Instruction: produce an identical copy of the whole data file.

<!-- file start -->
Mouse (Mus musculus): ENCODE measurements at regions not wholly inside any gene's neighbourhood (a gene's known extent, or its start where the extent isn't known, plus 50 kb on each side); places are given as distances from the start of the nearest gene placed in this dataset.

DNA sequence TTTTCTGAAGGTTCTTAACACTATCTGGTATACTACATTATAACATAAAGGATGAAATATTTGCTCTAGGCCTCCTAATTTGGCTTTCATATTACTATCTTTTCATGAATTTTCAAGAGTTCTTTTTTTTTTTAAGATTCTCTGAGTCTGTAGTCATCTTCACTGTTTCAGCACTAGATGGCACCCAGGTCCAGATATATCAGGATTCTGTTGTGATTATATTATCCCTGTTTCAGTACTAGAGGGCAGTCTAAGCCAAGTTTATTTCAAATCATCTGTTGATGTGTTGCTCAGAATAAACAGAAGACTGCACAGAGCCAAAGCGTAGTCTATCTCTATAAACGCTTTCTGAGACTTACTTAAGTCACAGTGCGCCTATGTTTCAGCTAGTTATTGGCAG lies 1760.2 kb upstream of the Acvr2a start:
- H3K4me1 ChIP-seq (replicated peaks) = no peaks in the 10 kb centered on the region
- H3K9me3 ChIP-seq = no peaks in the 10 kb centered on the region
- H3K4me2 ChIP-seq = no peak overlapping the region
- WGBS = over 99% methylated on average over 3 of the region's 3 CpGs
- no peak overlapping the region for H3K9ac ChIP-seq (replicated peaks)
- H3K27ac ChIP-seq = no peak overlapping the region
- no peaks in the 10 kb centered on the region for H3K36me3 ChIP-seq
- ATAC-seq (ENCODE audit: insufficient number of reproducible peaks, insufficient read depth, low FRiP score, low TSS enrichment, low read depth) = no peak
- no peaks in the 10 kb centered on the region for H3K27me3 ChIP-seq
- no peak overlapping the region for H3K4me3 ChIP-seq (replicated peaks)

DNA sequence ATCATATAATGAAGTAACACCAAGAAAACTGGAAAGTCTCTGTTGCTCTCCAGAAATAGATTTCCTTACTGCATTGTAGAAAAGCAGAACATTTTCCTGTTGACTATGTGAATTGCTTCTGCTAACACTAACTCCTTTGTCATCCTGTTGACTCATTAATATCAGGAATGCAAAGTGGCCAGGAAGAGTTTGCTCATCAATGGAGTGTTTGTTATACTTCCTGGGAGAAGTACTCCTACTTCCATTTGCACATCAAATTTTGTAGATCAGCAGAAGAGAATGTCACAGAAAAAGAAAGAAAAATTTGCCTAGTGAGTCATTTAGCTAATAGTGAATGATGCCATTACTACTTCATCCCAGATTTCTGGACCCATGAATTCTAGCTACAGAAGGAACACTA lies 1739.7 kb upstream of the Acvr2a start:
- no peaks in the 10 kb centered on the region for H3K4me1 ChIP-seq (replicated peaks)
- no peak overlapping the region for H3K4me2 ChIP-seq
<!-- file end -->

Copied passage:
Mouse (Mus musculus): ENCODE measurements at regions not wholly inside any gene's neighbourhood (a gene's known extent, or its start where the extent isn't known, plus 50 kb on each side); places are given as distances from the start of the nearest gene placed in this dataset.

DNA sequence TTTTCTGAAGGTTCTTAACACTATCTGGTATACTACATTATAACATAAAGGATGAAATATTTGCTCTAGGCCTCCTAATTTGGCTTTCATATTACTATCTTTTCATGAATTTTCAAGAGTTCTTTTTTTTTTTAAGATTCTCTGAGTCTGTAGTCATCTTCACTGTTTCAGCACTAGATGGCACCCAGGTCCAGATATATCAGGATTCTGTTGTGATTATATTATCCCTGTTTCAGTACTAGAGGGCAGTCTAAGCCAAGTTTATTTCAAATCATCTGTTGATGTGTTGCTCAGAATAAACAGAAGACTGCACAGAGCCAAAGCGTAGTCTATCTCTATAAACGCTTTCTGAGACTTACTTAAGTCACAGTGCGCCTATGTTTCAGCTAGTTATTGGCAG lies 1760.2 kb upstream of the Acvr2a start:
- H3K4me1 ChIP-seq (replicated peaks) = no peaks in the 10 kb centered on the region
- H3K9me3 ChIP-seq = no peaks in the 10 kb centered on the region
- H3K4me2 ChIP-seq = no peak overlapping the region
- WGBS = over 99% methylated on average over 3 of the region's 3 CpGs
- no peak overlapping the region for H3K9ac ChIP-seq (replicated peaks)
- H3K27ac ChIP-seq = no peak overlapping the region
- no peaks in the 10 kb centered on the region for H3K36me3 ChIP-seq
- ATAC-seq (ENCODE audit: insufficient number of reproducible peaks, insufficient read depth, low FRiP score, low TSS enrichment, low read depth) = no peak
- no peaks in the 10 kb centered on the region for H3K27me3 ChIP-seq
- no peak overlapping the region for H3K4me3 ChIP-seq (replicated peaks)

DNA sequence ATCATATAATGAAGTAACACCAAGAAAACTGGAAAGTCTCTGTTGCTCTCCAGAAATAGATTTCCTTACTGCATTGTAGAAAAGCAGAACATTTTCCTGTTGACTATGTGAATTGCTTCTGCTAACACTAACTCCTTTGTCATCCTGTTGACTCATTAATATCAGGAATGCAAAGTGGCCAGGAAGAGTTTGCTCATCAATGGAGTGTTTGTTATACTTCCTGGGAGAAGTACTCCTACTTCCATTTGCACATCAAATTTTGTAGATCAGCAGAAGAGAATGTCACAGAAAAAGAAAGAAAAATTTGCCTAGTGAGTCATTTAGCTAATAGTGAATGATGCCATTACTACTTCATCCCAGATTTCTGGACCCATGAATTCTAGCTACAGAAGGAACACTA lies 1739.7 kb upstream of the Acvr2a start:
- no peaks in the 10 kb centered on the region for H3K4me1 ChIP-seq (replicated peaks)
- no peak overlapping the region for H3K4me2 ChIP-seq